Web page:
Toronto’s Marshia Celina is playing in Hamilton this week. This Ain’t Hollywood is the place to be on Friday for the Lee Reed, Haolin Munk, LAL, EMAY, and Marshia Celina show. All the information can be found here. This is Marshia’s first Hamilton show and she was kind enough to answer some questions to help us get to know her better.

Q –  Can you tell us a bit about how you got into music? What lead you to hip hop, specifically?
My family got me into music when I was kid; playing the flute, choir at church and orchestra/band at school, plays, lessons & recitals. That kind of stuff.As far as getting into hip hop,  I started with a combination of writing short stories and poems as a kid  to  performing spoken word in Philly open mics & a bi-weekly night I co-hosted a few times back in 2009.I liked performing and creating and so in 2010 when Michael Hyde & Jake Hockel reached out and said they wanted to do a project, I was like “I’m wit it.”

As a teen, I was addicted to listening to the Roots, Power 99, and  listening to Jodeci & Bone Thugs cassettes. And the VHS tapes of the box rap videos. Biggie. Total. Missy Elliot. Da Brat, etc. I used to watch those videos over and over again. It was (and still is) the evolving sound of hip hop that drew me in and that still draws me in today. The audaciousness, the grit, the cockiness, the resistance, the freedom – that stuck with me and I stuck with it. It became my writing therapy and my favourite genre of music.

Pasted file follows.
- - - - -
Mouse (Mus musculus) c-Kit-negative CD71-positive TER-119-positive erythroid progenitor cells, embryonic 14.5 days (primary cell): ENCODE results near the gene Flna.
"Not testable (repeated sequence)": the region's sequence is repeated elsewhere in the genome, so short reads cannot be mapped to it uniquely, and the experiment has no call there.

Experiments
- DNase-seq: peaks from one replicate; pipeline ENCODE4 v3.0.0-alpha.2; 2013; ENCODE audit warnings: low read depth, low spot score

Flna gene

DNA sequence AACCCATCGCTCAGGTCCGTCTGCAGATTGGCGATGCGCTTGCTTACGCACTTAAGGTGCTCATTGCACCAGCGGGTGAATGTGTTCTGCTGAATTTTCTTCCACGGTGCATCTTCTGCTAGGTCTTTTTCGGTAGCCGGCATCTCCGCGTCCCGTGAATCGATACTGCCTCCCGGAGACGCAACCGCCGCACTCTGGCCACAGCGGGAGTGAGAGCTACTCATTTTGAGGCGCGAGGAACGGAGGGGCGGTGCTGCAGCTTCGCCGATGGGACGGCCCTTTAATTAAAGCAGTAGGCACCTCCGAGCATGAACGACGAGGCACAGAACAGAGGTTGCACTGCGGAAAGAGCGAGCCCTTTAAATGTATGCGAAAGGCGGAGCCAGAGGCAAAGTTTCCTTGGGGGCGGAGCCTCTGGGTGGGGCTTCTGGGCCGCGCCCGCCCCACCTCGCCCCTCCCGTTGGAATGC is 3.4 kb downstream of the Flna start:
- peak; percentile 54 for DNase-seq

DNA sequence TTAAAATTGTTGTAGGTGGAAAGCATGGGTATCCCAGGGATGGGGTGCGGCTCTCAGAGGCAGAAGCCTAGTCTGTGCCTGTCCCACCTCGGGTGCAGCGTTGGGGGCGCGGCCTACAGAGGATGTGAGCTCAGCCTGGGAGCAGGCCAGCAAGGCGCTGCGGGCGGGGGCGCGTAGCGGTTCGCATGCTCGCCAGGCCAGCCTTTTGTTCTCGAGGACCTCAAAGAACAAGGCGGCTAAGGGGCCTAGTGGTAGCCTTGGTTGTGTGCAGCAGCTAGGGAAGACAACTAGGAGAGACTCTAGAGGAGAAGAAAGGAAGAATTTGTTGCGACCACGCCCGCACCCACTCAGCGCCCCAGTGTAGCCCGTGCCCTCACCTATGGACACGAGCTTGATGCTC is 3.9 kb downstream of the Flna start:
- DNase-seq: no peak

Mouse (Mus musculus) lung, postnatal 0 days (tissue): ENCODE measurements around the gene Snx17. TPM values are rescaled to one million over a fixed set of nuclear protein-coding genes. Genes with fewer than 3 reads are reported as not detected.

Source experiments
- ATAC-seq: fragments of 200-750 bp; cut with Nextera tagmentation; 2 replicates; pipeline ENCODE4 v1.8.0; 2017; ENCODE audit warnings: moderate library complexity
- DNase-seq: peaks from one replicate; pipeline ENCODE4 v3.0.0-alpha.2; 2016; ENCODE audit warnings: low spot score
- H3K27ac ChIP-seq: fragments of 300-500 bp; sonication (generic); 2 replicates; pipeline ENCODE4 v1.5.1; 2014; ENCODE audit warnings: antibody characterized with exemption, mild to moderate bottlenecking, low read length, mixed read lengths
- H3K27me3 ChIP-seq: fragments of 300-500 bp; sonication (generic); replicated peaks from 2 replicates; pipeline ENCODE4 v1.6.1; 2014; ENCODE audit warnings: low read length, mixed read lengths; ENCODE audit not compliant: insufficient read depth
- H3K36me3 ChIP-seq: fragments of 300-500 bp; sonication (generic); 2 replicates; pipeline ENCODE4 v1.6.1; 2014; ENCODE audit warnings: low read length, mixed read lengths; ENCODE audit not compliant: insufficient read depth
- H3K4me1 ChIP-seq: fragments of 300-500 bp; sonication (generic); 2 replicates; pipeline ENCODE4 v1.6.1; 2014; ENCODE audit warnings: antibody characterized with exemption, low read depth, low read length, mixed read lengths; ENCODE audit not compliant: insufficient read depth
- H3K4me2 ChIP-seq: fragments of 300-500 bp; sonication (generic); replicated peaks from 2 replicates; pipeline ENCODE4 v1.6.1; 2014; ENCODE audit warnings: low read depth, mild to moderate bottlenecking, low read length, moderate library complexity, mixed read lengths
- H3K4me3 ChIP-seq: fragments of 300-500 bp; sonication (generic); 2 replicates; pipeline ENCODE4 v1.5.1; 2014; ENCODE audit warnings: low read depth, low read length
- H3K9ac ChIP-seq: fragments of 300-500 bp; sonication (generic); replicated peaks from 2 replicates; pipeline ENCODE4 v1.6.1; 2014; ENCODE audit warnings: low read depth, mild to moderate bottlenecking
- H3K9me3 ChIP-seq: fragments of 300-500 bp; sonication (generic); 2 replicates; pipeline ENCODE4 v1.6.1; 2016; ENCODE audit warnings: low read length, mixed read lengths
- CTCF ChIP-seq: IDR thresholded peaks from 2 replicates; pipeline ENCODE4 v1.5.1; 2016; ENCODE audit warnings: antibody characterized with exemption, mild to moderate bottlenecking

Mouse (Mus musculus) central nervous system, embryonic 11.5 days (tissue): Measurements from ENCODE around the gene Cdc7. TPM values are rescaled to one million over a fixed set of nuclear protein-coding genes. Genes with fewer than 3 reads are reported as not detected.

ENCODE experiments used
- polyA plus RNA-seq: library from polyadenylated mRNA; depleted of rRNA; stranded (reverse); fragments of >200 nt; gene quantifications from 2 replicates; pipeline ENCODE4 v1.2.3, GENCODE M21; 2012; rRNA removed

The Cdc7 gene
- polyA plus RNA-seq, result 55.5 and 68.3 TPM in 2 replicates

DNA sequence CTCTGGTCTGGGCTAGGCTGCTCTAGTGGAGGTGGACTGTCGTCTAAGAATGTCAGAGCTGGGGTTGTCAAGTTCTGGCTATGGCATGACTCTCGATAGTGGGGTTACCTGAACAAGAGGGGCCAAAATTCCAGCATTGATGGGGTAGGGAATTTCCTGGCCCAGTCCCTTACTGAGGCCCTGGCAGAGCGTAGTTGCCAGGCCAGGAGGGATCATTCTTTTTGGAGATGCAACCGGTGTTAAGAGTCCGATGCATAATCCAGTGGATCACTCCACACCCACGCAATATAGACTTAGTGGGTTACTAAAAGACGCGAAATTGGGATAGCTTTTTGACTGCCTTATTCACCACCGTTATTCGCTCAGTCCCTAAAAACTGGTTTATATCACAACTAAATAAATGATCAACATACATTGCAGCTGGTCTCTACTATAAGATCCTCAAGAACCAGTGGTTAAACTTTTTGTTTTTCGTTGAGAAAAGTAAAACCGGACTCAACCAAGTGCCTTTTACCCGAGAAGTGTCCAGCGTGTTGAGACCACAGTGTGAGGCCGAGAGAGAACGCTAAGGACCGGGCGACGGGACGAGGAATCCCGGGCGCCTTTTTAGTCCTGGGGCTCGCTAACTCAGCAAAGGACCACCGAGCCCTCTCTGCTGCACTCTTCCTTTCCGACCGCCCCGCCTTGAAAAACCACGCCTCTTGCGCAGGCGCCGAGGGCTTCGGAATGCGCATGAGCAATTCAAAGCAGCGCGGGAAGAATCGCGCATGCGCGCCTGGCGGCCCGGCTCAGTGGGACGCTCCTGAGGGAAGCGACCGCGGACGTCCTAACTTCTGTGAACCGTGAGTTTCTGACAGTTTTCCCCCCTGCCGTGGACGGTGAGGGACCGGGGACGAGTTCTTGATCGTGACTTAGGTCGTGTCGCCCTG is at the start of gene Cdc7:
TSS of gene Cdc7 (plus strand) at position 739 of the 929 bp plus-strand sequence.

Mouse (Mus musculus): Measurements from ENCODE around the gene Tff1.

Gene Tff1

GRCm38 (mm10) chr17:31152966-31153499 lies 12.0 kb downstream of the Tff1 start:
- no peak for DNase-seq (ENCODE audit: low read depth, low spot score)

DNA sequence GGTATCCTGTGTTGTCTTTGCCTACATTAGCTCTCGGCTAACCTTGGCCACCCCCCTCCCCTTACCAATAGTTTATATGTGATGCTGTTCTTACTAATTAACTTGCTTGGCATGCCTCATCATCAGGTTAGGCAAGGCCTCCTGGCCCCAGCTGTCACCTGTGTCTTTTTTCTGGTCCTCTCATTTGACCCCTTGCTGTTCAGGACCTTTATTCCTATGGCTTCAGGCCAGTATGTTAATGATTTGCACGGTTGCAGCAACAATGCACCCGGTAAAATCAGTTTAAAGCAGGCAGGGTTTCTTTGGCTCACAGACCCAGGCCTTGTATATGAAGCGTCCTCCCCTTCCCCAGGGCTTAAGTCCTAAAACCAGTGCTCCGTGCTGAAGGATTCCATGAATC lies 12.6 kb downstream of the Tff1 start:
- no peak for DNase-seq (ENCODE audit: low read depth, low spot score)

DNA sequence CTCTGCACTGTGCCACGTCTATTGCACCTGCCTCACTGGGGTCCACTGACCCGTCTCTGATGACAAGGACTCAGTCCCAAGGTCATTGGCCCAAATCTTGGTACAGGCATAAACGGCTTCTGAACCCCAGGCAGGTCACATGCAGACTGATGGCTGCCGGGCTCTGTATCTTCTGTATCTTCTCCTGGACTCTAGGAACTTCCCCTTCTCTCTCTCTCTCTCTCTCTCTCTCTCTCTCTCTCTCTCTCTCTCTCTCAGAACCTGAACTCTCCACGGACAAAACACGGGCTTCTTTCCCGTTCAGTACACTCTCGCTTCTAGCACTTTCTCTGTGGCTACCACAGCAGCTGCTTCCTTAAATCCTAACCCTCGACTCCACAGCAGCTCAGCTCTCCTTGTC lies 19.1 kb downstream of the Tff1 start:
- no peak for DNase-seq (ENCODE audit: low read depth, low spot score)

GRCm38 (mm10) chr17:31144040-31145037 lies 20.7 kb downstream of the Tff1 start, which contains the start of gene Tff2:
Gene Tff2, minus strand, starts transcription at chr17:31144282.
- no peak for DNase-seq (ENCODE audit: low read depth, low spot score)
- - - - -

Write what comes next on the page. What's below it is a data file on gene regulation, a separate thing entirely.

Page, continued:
Q – What is your approach to writing rhymes? Do you write all the time (journals, poetry, bars, etc) or do you write for specific projects in mind?
Sift. I sift through my life, thoughts on life, books, conversations and adventures with I go hunt for sounds, beats, rhythms, melodies.Then I write. I sift. Then I rewrite. I practice. Then I rewrite again. I collaborate.

Q – Where do you draw your inspiration from?
I draw my inspiration from the future. The past. Lots of Navel Gazing. The people around me, and other artists.

Q –  How involved are you in beat making? Alternately –  when you’re selecting beats to write to what catches your eye?
Regarding this last project, I dug through the internet’s crates for dope beats and then I did all the recording and production. As for my next project I’m still looking for beats and anyone making dope tracks can email me beats to marshiacelina (at) gmail (dot) com

Beats that catch my attention have to make me feel something. I like full sounding tracks as much as thin, minimalist tracks. Hip hop fused with another genre, interesting vocal samples, and drum patterns. I like anything from King Crimson, RZA & GZA, to Metro Boomin & DJ Mustard to Asma Maroof or Bleep Bloop

Q – What do you think about the term ‘conscious hip hop’. Is there a more accurate way to describe rap music that involves higher level thinking and moving away from club rap? Is there a more accurate label we could be using?
I don’t know. I don’t even know if it needs another name. It is a form of afro-futurism to me. For the fun of it, let’s call this rap genre afro future rap.